Oculomics

Eyes are part of the body that may be easy to dismiss when you’re trying to stay on top of your health. Sure, as you grow older, your eyesight may fade a bit, but compared to problems with your heart or brain, that seems pretty minor. However, evidence is starting to suggest that the eye may be one of the best places to look if you’re trying to spot early signs of aging (https://longevity.technology/news/oculomics-keeping-an-eye-on-your-healthspan/).

Take the fluid aqueous humor and the gel-like vitreous humor, both of which are parts of the eye. They serve multiple purposes, including transportation and protection. They’re also very similar to plasma, which you probably know is usually found in blood.

Blood is essential for a variety of tests we use to measure health. The humors, because of their plasma-like composition, serve a similar purpose. You could theoretically use the humors to monitor blood glucose, either if you’re at risk of diabetes or you’re already managing the condition, and you could do it without needing any invasive needles.

Another potential early warning system for diabetes? The eye’s lens, which is more protein-dense than any other part of the body. Protein makes up around 60% of its composition. Now, some protein is essential for growth and repair, but as we grow older, we start accumulating more damaging types of protein that prevent our body’s systems from working properly. These harmful proteins include Advanced Glycation End-Products (AGEs), often associated with high blood sugar and diabetes. All you need to see if AGEs are building up the lens is to illuminate them with a particular blue light. They’ll gleam in green.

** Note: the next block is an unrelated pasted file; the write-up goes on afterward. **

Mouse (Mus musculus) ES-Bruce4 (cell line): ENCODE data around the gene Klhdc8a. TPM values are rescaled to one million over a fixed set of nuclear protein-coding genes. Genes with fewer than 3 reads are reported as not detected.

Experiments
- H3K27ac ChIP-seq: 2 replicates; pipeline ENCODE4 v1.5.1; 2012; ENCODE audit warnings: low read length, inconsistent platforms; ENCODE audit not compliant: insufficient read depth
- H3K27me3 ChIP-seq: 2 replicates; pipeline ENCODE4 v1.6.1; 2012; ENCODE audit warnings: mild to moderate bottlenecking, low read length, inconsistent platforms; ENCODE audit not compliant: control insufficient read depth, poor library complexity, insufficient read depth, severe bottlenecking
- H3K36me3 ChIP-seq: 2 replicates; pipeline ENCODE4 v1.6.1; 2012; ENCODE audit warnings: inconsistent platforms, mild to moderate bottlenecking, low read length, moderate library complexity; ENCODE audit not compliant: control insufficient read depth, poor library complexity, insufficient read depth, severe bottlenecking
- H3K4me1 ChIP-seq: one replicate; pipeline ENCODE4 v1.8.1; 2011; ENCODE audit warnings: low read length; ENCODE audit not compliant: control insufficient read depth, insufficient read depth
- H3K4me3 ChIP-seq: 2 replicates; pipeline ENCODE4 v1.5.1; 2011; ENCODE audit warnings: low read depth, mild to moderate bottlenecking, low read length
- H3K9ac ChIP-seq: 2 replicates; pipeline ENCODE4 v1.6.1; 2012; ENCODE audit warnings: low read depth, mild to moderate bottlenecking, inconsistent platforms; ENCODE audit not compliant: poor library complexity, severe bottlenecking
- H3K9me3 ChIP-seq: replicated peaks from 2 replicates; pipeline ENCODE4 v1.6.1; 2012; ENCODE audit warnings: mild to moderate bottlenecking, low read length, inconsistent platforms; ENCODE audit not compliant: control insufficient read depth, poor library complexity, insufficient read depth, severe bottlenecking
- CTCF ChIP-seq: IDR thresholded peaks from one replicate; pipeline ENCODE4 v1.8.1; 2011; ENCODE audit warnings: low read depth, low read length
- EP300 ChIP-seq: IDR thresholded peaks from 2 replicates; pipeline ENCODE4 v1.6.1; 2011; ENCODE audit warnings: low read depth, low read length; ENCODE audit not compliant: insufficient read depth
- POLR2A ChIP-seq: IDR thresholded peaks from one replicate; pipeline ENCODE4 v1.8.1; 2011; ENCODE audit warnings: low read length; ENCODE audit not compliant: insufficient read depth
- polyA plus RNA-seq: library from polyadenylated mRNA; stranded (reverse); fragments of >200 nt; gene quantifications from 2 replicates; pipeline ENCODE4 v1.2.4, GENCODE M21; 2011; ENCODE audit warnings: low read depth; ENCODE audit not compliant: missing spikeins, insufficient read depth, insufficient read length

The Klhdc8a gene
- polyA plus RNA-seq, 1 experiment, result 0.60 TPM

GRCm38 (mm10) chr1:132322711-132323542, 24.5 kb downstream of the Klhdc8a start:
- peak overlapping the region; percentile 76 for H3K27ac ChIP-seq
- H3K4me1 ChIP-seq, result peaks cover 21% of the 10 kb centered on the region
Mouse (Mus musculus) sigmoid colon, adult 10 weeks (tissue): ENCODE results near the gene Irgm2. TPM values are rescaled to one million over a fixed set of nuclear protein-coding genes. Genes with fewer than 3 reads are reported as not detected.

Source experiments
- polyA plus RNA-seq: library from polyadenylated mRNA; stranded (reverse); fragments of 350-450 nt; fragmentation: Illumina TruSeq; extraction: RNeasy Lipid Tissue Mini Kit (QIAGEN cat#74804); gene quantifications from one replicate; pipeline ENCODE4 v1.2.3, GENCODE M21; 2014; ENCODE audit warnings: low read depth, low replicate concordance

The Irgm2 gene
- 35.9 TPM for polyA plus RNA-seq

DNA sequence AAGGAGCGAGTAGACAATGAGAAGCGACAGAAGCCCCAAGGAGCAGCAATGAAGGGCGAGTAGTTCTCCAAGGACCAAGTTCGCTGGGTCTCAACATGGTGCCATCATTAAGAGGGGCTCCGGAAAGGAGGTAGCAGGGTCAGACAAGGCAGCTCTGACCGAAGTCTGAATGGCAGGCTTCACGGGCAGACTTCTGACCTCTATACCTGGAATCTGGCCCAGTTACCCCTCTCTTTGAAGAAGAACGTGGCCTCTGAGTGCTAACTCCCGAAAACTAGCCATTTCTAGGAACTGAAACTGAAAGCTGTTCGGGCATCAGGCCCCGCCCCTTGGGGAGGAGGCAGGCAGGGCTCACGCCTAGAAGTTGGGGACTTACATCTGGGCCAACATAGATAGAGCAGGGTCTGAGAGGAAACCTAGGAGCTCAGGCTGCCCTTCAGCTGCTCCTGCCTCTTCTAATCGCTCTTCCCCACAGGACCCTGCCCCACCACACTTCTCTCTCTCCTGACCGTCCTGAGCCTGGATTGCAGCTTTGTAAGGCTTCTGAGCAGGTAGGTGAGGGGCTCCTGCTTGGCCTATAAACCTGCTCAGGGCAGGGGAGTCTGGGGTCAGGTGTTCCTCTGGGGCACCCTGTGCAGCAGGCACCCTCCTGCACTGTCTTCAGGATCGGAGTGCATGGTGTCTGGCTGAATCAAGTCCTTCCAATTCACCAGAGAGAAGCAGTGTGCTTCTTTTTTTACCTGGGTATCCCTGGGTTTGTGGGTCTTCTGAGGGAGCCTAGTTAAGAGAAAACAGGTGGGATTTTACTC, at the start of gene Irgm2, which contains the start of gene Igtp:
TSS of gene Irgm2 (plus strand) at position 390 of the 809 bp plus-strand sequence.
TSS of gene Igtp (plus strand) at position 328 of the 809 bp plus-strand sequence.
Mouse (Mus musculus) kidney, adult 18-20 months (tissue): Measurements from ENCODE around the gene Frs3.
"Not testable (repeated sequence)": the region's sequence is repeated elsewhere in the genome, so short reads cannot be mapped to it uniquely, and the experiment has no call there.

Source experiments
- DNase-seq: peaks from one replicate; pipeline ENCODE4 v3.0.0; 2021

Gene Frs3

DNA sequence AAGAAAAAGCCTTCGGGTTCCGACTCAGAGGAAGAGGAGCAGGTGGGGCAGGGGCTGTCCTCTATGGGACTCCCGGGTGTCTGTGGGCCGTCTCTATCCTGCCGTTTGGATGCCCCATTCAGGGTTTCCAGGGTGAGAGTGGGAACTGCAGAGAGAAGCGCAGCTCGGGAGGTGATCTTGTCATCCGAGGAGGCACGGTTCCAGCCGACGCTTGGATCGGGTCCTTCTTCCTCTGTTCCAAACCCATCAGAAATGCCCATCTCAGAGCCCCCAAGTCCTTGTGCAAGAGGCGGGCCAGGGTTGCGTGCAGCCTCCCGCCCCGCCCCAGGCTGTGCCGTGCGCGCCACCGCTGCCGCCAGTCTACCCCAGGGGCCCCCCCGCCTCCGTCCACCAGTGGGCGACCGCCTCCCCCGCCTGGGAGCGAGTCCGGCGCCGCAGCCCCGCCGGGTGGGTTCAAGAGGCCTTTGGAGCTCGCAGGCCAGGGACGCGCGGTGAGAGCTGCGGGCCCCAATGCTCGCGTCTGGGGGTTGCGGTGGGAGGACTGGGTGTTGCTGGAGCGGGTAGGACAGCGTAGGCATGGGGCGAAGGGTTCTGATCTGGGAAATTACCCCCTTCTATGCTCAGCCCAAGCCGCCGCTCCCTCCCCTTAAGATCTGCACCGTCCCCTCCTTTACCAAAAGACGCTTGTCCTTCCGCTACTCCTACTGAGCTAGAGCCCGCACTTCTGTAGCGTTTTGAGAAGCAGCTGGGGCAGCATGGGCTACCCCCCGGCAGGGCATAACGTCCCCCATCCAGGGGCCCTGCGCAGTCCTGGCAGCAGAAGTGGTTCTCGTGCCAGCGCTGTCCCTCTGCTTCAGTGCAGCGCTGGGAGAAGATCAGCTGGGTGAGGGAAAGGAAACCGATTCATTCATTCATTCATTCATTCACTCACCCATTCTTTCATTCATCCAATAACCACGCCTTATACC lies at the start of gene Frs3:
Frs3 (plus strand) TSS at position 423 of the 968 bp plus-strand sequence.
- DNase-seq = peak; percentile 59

When it comes to the retina, the potential for identifying various signs of aging and disease is even bigger. It also accumulates proteins, such as the amyloid beta proteins associated with Alzheimer’s. The retina consists of multiple layers, each composed of different types of cell and with a different purpose. Some layers are neurons, connected by synapses, and they may provide insight into brain and nervous system functioning, including the development of neurodegenerative diseases like Parkinson’s and MS. Others are vascular, with a blood supply, and may show risk signs for cardiovascular disease. You could identify problems before you even show symptoms.

Oculomics has a lot of potential, especially combined with the analytical ability of AI, to change how we measure aging.

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